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[Life History]

My Life History

Where it All Began

I was born in Sydney in the southern Spring of 1972. My childhood was isolated: living on the corner of two arterial roads prohibited me from hanging out with other kids, and I am an only child. This meant that I spent most of my time doing one-person activities; my favourite was playing with Lego, and later on, computers. I also had a fascination with traffic lights, most likely because of the set at the busy intersection outside my window. This fascination lead to my interest in infrastructure in general, and is related to me being somewhat of a public transport activist today.

I grew up in a pleasant working class suburb called Top Ryde, one of the oldest communities in the country. Around the time I was born, its traditional Anglo descendants had just finished adjusting to the newly immigrated Italians, who had built grand houses, guarded by lion statues, amongst more familiar 18th century cottages. I watched the area continue to transform as I grew up, as new Asian Australians installed shopfronts with curious new scripts, and new cuisines complimented existing milk bars, fish and chips shops and pizzarias. Today, the area's latest immigrants are from India and the Middle East, and everyone seems to get along reasonably well.

School was hell, especially high school. My isolation prevented me from learning much in the way of social skills, and surely nobody can derive socially acceptable behaviours in that cesspool of stereotyping that we call high school! This was especially true for issues relating to sex, sexuality and relationships, topics that I seemed to have more of an interest in than even your average zitty 13-year-old male. My parents applied classic Dutch liberalism when dealing with sex, which didn't mesh well with that conservative old suburb—Sydney may be one of the most LGBT-friendly cities in the world, but this was 20 years ago, and that Italian immigration had brought Catholicism along with it. As for relationships, all I had to go on were the glimpses of television I was allowed, which of course were particularly out of touch with the reality of a suburban Australian school in the 1980s.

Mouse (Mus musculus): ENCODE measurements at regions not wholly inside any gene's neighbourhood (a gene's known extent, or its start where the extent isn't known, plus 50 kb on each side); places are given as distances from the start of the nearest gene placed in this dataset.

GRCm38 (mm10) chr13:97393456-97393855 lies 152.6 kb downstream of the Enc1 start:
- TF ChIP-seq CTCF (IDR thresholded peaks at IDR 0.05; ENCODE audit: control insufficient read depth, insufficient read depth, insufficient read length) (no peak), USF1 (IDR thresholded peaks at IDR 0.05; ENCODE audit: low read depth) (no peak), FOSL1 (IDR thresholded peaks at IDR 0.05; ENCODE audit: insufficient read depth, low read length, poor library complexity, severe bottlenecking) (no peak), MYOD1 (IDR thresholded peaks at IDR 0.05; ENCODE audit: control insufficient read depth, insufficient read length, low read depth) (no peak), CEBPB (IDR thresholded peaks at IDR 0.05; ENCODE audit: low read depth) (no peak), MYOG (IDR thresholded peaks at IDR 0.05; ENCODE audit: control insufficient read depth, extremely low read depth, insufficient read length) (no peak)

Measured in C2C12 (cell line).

The Three Turning Points of Adolescence

Not seeing much television was a function of how ridiculously overprotective my parents were, especially when it came to going out. Even just hanging out with friends after school was taboo until well into my teens, and even then, the only way I could have any real autonomy was to lie to my parents about where I was going. I realised this at about age 15, and it was quite a turning point: it allowed me a chance to learn some of those social skills I was lacking, so something of a social life started to bud. I mixed with fairly ordinary teens, who I'm sure my Dad would have labelled the 'wrong crowd', simply because they weren't being raised like he was in Europe during World War II. But slowly... painfully slowly... I learnt enough norms to reduce the torment from the other kids. But even after the extreme harassment subsided, my high school years continued to be the worst of my life.

Even today, Top Ryde has no rail connection, but my new and tentative-feeling social life made the most of the 24-hour bus service. But I was still 15 when plans to build an underpass where my house was came to fruition, and we were forced to move. I ended up in the far-flung suburb of Baulkham Hills, a much newer area that was built at a time that nobody in Sydney was really thinking about urban planning, if anybody ever did. It therefore didn't have a rail connection either, and the bus service was run by private enterprise, only serving the needs of commuters (and just barely). It was quieter and leafier and our yard was bigger and had a swimming pool, but it put my socialising on hold again. There wasn't even a corner shop within walking distance!